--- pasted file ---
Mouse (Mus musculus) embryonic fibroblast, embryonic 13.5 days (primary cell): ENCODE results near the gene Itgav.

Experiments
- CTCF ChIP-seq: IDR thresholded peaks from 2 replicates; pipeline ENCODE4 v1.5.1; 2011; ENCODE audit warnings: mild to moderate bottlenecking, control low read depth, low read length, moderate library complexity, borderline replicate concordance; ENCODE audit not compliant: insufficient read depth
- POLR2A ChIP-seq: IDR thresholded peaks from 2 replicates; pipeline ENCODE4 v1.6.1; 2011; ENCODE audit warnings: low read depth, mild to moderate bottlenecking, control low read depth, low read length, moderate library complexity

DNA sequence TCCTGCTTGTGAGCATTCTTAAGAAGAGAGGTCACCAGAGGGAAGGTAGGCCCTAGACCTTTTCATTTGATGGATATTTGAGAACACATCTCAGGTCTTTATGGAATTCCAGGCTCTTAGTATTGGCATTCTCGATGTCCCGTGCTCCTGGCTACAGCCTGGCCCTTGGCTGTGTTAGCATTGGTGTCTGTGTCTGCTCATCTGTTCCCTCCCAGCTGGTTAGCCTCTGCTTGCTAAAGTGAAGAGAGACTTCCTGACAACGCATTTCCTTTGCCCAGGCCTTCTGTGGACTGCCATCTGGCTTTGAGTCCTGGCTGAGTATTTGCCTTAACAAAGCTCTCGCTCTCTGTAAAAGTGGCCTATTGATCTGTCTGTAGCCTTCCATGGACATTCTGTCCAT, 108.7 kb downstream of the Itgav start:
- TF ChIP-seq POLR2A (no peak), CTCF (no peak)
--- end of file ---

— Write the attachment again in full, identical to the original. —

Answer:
Mouse (Mus musculus) embryonic fibroblast, embryonic 13.5 days (primary cell): ENCODE results near the gene Itgav.

Experiments
- CTCF ChIP-seq: IDR thresholded peaks from 2 replicates; pipeline ENCODE4 v1.5.1; 2011; ENCODE audit warnings: mild to moderate bottlenecking, control low read depth, low read length, moderate library complexity, borderline replicate concordance; ENCODE audit not compliant: insufficient read depth
- POLR2A ChIP-seq: IDR thresholded peaks from 2 replicates; pipeline ENCODE4 v1.6.1; 2011; ENCODE audit warnings: low read depth, mild to moderate bottlenecking, control low read depth, low read length, moderate library complexity

DNA sequence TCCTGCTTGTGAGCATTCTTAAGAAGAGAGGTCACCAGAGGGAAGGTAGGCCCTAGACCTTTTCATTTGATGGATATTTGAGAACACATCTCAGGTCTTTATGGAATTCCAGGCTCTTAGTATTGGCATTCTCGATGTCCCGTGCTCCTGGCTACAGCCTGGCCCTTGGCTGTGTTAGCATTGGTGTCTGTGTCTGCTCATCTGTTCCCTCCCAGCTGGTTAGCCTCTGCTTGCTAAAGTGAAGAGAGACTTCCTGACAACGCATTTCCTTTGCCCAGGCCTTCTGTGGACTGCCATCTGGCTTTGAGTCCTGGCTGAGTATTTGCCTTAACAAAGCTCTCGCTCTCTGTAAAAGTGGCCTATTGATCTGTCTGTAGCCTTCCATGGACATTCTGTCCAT, 108.7 kb downstream of the Itgav start:
- TF ChIP-seq POLR2A (no peak), CTCF (no peak)